E Streeter Nils Lofgren talks Springsteen, latest CDWritten by Chris Kozak | | email@example.com
There are no bad nights on E Street, according to Nils Lofgren. The longtime Springsteen sideman has a metaphor for just how amazing it is to perform with “The Boss” night after night.
“We’re in the Super Bowl, we’re in our hometown, we’re guaranteed a victory and we’re just working on the point spread,” he said. “If you like playing in a band, and you like playing before an audience, it just doesn’t get any better than Bruce and the E Street Band. I think it’s the greatest tool box in rock ’n’ roll history.”
Lofgren, Springsteen and the rest of the E Street Band know a thing or two about Super Bowl performances, having brought down the house at halftime of Super Bowl XLIII before 95 million viewers.
Speaking with Toledo Free Press Star from Washington, D.C., during a break from the “Wrecking Ball” Tour, Lofgren said he spends his off days working on “musical homework” and discussing his latest solo release, “Old School.”
“It’s work, but it’s also big, brilliant fun if you do the work properly — the goal is to get out here and have some fun,” he said.
For “Old School,” Lofgren took a look at his own lot in life and the world he lives in: “I realized as I was coming up on 60 — an impossible number to spin — and I had a surprising amount of gratitude for where I was in my life. I was surprised at the anxiety and some of the fears I had, looking around my planet at everything that’s wrong. It’s certainly not age appropriate to keep your head in the sand. So I wanted to be very authentic with the songs I wrote, to not just talk about the bad or the good but to share the whole experience and what 60 meant to me.”
Performing next to one of the greatest American songwriters, Lofgren has absorbed the context and climate of Springsteen’s rage-filled lyrics. Lofgren’s lyrics on “Old School,” penned during the past year and a half, range from touching metaphors for loss to calling out the nation’s leaders, with the deftness you’d expect from someone with 25 solo records under his belt.
“‘Old School’ eases into a much more serious topic — the people in charge are making a lot of mistakes, with no greater mistake than allowing predators who go after our children to have second chances,” Lofgren said. “I’ve never met a parent that thought a predator that went after their child to rape, maim or murder should get a second chance. Never met one. How you keep them from getting a second chance?
“‘Miss You Ray’ is about loss, and I use Ray Charles as a metaphor for that. The grief gets pretty heavy as you get older and say goodbye more and more, so you need to focus on what’s left. Focus on who, and what, is still around you.”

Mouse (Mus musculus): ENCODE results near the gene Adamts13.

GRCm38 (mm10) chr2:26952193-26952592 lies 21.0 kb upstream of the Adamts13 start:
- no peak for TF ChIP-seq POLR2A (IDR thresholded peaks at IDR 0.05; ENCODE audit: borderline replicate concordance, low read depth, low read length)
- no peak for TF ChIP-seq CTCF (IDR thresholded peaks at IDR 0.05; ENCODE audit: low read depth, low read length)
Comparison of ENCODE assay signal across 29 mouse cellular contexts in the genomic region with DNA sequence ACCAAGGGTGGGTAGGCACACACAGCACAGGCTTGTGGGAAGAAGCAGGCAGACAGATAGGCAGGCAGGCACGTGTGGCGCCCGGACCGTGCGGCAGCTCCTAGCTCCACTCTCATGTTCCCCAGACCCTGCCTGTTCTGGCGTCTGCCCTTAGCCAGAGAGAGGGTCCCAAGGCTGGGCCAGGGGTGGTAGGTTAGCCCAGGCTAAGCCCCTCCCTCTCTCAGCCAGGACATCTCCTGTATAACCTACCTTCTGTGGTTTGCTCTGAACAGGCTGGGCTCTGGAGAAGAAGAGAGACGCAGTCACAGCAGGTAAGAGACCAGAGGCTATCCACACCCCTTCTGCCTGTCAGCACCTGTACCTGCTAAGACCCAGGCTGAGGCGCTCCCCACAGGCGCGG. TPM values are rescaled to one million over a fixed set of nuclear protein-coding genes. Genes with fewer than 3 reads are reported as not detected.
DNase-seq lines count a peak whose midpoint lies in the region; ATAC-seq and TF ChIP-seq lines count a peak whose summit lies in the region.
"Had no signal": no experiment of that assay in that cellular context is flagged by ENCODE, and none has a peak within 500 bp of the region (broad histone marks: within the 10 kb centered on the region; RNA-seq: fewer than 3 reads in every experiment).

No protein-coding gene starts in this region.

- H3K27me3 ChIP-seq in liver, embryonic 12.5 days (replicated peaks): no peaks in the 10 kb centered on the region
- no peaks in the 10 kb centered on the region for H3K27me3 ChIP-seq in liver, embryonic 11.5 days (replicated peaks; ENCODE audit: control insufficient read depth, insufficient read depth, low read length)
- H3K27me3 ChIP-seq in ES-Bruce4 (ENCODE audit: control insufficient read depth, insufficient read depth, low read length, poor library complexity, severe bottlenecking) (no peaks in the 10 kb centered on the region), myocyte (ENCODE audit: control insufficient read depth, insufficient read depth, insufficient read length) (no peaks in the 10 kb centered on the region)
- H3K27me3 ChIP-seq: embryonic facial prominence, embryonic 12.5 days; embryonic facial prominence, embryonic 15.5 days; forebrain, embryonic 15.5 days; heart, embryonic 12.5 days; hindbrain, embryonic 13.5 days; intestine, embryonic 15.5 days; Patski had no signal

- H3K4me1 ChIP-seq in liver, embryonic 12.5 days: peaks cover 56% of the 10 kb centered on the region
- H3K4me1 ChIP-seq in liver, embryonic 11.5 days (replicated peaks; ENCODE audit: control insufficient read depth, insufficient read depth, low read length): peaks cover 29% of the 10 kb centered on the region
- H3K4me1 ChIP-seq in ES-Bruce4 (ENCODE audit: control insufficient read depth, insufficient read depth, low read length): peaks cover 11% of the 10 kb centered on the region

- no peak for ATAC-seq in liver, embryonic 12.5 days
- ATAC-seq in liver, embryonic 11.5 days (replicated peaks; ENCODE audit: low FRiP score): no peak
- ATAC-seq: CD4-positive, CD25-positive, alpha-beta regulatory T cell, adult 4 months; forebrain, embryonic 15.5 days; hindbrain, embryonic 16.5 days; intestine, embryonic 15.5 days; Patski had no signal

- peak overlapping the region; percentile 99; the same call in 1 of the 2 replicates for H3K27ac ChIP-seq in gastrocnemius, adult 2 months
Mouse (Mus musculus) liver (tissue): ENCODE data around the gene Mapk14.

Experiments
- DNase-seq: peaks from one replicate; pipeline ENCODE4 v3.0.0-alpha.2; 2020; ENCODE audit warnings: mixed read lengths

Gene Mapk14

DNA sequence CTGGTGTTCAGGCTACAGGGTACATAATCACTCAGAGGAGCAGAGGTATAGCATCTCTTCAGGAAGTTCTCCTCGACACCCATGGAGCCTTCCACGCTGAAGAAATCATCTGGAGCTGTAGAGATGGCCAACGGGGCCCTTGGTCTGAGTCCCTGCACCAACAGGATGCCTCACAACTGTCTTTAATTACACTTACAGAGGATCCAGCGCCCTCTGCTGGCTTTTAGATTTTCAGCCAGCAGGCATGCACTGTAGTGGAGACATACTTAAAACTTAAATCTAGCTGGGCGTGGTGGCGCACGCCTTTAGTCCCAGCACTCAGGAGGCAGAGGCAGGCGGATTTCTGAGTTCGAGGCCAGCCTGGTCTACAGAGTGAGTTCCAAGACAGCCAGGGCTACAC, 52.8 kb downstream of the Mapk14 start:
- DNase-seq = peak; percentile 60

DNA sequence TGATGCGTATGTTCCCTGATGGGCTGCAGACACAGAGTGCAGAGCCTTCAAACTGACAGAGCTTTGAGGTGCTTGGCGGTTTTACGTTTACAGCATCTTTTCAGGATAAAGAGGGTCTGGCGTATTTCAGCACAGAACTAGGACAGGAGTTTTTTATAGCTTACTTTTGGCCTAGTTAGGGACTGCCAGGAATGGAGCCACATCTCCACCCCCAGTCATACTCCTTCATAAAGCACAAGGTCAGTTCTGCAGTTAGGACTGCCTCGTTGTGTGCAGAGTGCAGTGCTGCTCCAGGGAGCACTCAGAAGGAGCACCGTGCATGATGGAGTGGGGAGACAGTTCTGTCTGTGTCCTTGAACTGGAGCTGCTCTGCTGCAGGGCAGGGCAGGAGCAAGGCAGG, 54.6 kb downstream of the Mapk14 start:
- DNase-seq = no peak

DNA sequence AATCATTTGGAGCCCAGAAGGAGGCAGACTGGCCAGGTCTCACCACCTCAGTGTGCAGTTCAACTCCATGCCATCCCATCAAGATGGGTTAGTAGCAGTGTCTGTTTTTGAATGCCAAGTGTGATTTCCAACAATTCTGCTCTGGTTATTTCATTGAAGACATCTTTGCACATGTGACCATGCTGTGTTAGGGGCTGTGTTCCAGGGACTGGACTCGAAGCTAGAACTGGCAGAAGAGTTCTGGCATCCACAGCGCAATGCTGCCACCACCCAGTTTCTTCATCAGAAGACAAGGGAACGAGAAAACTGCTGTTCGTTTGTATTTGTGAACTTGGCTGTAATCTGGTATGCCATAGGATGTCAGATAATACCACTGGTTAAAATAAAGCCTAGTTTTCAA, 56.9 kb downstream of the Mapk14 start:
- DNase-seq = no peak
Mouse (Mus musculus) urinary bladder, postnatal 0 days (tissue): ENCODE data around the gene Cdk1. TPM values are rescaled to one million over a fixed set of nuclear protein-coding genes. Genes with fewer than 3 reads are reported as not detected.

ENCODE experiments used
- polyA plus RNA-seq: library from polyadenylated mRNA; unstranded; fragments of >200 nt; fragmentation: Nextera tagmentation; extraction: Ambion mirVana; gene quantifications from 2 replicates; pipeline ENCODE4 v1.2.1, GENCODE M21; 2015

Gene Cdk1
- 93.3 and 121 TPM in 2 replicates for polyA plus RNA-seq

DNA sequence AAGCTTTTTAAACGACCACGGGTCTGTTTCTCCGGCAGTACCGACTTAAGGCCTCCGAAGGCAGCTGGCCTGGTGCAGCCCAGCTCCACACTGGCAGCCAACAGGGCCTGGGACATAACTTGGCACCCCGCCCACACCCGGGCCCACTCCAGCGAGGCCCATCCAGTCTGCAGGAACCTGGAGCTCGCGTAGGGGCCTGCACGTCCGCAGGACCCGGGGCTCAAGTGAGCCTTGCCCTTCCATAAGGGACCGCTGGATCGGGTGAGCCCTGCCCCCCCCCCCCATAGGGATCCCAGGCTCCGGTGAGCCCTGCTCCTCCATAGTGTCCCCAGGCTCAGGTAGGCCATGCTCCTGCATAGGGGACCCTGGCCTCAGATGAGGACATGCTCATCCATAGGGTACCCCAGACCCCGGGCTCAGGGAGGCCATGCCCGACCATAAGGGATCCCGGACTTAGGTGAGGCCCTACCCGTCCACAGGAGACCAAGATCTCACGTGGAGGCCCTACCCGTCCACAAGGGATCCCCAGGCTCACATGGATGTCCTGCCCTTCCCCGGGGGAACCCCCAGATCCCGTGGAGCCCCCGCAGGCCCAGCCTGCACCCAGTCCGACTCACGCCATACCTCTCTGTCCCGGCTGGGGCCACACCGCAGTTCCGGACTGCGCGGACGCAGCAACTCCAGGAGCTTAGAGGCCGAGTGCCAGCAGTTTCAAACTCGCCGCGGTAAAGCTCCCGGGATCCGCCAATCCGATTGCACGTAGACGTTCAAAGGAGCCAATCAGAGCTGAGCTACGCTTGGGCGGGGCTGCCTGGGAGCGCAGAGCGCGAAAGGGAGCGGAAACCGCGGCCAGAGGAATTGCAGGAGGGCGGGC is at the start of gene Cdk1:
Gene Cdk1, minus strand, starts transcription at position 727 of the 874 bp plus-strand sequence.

Lofgren joined Springsteen’s E Street Band in 1984 for the Born in The U.S.A. tour, stepping in for the departing “Miami” Steven Van Zandt.
“I’m still the new guy,” he said with a laugh. “I only joined 28 years ago.”
Leading up to his E Street inclusion, Lofgren was already legendary. At just 17, he appeared on Neil Young’s “After the Gold Rush,” as well as several other Young records during the mid-1970s. It’s a friendship that continues, and still serves as a source of inspiration for Lofgren.
“I was in the hospital, getting two hips replaced, and Neil called and gave me a pep talk. And near the end he said, ‘Hey man, you gotta hurry up and get well, ’cause we need you; there ain’t too many of us left.’ And I knew at that point that would make a great song.”
“Old School” is dedicated to Clarence Clemons, the former E Street saxophone player who passed away in June. It’s a loss that still impacts Lofgren.
“Clarence stood next to me for 28 years and he was a dear friend. Offstage we spoke every week. We had a powerful friendship and I really miss him. I knew I was going to. It hurts as much as I expected it to,” he said.
Despite the pain and the loss, Lofgren, Springsteen and the rest of the E Street Band continue to perform. It’s a job that Lofgren said he has learned to take day by day.
“I can’t be greedy or arrogant enough to count or predict too much of a future. God willing and health permitting, we’ve got shows until July 31. I know there’s a possibility we may work into the fall, but there are no guarantees,” he said. “All of us, deep down inside, hopefully find something about life to love and cherish and want to stick around as long as we can.”
“Old School” is available at www.nilslofgren.com. Lofgren, with the E Street Band, will perform at the Palace of Auburn Hills on April 12 and in Cleveland at Quicken Loans Arena on April 17. For information, visit www.brucespringsteen.net.